Bake a Cake, Win a Turkey, or Starve!

Thanksgiving was just around the corner, years ago, when my sons were 8 and 9. I worried about Thanksgiving, coming and going, without a turkey. It was going to be a pretty grim Thanksgiving; I was eyeballing chickens and wondering how fooled the boys would be.

The boys participated in the Boy Scouts Bake Sale the Wednesday before Thanksgiving. The prize was a turkey dinner, complete with potatoes, gravy mix, sweet potatoes, and pumpkin pie. With $6.00 to my name, I knew this was my only chance. That, or we'd have to settle for chicken.

The scouts were supposed to make their own cake. Home made by the boys. My mind slithered back to the soap box derby earlier that year, where the boys were supposed to make a screaming racing car out of a block of wood, *by*themselves* There was a family at the bake sale that evening - affluent, intelligent, and beautiful parents with equally beautiful twin boys, age 9. The twins showed up at the derby with a cherry-red, cherried-out, speed demon race car that won hands down! My son showed up with a hand carved by him (with a little inadequate help from me), lemon colored (for a reason) obviously home-made car that wouldn't even roll an inch without help.

Now my mind came back to the night before Thanksgiving, and there on the table of 20 cakes was the twins' cake, stunning in its beauty, of course, an absolutely beautiful beehive cake with yellow and white striped icing, and little furry bees on toothpicks "hovering" over the beehive, every detail finely etched as if it were created by some elite French chef. And our cake, Mr. Happy Face, which was bumpy and wavy, black frosting smeared into a crude half circle with a crooked little smile and two globs for eyes – the saddest cake I have ever seen. (But hand-made by my son!)

I grumbled to myself. I had decided I was going to have to buy the cake back for $2.00, leaving me $4.00. I could still get that damned chicken.

It was getting darned close to disaster time in my family as our misshapen cake, made totally by my son (did I say that already?), was sitting forlorn and lonely as all the other cakes were being raffled off – it was down to the beehive cake or the happy face cake.

Bee Family bought my cake AND theirs!

I felt a strange twisting in my gut – I was bitter and angry and jealous and peeved and crabby. They could have bought all 20 cakes! And of course, Bee Family won the turkey dinner. It was a test for me to practice sweetness in the face of total disaster. Now, I had no turkey dinner. And I had no cake!

I told myself that this was a good thing. I still had SIX dollars to buy my "chicken" dinner. And spare change to get two ice cream cones for two pretty sad little boys.

We got to our car and I was loading the kids in, when Mr. Bee came up to me with this HUGE box, the hump of a gigantic turkey peering over the edge; potatoes, stuffing, Pumpkin Pie, the WORKS. "We've already got our turkey – this would just go to waste – would you mind taking it off our hands?"

Well, I tell ya, I could hardly talk to him as I choked up and teared up and tried to stuff all the guilt I was feeling for, well, for feeling cheated, and poor, and pathetic!

There is always something to be thankful for. If you find yourself in a downward spiral, something will come along to lift you out of that hole. I am ever thankful for this family's gift to my family.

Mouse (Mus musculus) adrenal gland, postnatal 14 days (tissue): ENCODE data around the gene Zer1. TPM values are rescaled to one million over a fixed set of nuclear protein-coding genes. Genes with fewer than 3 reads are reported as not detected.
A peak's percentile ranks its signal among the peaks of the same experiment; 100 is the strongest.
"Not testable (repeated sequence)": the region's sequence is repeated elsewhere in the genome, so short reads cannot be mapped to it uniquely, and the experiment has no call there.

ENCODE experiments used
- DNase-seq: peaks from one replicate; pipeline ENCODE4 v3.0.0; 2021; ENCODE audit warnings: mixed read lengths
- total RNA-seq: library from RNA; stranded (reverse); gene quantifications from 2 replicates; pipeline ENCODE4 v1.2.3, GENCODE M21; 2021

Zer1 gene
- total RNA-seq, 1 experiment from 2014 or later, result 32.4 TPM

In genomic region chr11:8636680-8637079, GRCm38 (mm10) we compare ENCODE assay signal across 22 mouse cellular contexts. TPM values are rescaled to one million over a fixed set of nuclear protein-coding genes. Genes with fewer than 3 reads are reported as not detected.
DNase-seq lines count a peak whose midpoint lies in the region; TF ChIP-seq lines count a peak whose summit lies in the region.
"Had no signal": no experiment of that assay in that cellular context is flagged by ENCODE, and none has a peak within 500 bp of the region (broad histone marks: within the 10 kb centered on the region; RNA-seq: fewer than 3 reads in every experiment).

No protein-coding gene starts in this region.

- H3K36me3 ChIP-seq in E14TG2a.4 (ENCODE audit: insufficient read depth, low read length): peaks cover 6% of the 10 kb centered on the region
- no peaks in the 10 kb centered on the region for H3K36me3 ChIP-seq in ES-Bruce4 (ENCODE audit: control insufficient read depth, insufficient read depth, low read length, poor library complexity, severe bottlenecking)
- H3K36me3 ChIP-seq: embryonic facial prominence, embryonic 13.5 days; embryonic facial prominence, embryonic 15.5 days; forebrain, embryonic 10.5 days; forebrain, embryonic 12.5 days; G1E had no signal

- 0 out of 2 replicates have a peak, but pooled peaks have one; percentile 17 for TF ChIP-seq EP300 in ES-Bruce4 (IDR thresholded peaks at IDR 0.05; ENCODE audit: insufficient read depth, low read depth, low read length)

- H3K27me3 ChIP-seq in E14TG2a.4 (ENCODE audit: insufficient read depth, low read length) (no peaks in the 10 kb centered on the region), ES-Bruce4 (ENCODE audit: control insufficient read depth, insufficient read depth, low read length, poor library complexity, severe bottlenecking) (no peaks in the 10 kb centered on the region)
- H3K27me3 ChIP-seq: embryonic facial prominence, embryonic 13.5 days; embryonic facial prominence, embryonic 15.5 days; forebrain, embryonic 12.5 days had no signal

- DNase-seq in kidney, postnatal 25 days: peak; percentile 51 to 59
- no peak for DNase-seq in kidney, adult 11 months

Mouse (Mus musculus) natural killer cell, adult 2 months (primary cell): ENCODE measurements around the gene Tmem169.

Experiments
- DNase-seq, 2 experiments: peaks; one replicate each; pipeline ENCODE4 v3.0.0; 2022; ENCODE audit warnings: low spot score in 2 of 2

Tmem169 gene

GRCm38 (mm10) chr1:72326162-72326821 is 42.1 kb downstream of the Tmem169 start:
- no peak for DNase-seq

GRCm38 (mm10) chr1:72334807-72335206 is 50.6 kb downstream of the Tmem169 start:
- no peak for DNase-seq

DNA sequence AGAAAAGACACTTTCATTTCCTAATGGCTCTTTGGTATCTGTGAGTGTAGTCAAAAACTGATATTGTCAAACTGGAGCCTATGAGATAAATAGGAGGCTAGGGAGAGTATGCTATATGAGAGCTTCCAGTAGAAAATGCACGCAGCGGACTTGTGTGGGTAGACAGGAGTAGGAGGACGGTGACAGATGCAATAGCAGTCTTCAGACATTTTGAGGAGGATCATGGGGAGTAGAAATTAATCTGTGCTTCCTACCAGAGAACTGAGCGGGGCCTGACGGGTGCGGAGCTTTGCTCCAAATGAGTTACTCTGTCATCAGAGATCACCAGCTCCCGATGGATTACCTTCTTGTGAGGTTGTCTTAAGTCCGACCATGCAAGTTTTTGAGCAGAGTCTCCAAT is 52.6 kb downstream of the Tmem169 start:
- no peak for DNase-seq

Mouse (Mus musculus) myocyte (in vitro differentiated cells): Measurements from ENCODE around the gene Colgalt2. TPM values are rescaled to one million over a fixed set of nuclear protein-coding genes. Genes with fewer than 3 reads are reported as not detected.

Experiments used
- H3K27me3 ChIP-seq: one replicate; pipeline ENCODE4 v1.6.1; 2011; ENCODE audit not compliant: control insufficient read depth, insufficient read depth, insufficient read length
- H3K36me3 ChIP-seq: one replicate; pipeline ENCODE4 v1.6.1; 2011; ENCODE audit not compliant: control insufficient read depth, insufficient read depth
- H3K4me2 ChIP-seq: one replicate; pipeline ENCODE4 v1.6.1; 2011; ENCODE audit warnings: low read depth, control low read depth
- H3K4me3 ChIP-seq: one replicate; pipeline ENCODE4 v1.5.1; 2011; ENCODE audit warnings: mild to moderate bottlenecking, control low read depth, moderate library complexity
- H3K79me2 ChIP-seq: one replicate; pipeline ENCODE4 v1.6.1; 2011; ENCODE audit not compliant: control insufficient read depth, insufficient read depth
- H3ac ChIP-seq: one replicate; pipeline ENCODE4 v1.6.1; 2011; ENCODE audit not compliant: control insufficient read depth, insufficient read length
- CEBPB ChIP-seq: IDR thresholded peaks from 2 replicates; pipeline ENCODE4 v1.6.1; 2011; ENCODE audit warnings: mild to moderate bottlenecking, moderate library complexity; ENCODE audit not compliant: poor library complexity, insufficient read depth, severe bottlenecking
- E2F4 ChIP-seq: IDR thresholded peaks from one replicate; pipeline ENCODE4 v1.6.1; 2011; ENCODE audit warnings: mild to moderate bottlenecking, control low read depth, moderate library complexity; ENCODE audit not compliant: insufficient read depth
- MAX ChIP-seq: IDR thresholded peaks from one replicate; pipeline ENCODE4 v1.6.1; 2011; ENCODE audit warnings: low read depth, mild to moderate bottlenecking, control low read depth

May I be able to pay it forward in every moment where I can pass along a kindness or a gentle touch. Hoping everyone finds abundant reasons for being thankful.


Wearing the Suit of Professionalism

I loved Doug Clark’s take on the Karl Thompson/Otto Zehm issue here in Spokane. It was contrary to his usual funny, witty, and sarcastic commentaries – it was serious, eloquent, and on the mark for the truth that is going on with our police department.

He mentioned the police department’s guide for being a good police officer. (And mind you, most of our police officers follow the guideline; it is the few that are marring the reputation of the whole.)

Ten years ago, I started a chapter of a legal association in Spokane for legal secretaries and paralegals, NALS of Spokane. (NALS is a national association for the education and professionalism of non-attorney law firm personnel.) We have a series of tests we take covering laws, regulations, ethics, and skill sets that guide us in our jobs – even though we are low man on the totem pole, so to speak. A quarter of our eight-hour test covers two Code of Ethics manuals, one for attorneys and one for judges. Secretaries and paralegals follow the same principles as attorneys and judges – we follow, in fact, their Manuals. (The "Model Rules of Professional Conduct" for attorneys was created to resolve issues, like the Watergate scandal.) When I read both manuals (just as long in length as for police officers), I was struck by how it affected me. I wanted to wear the values and philosophy like a suit. I mean that I wore professionalism, integrity, ethics, high ideals, and moral fortitude. I held myself to a high standard, and my actions influenced all the staff around me, and even the attorneys. My attitude held weight for my entire firm – little old me.

When I read Clark’s article, my mind went back to the day I passed my certification test – I thought to myself that the manual police officers follow is the crux of everything wrong with the police department. They are not reading the manual. If a small peg on the board of a whole bunch of holes can read the manual and carry a whole law firm, then a police officer should be able to do it, too.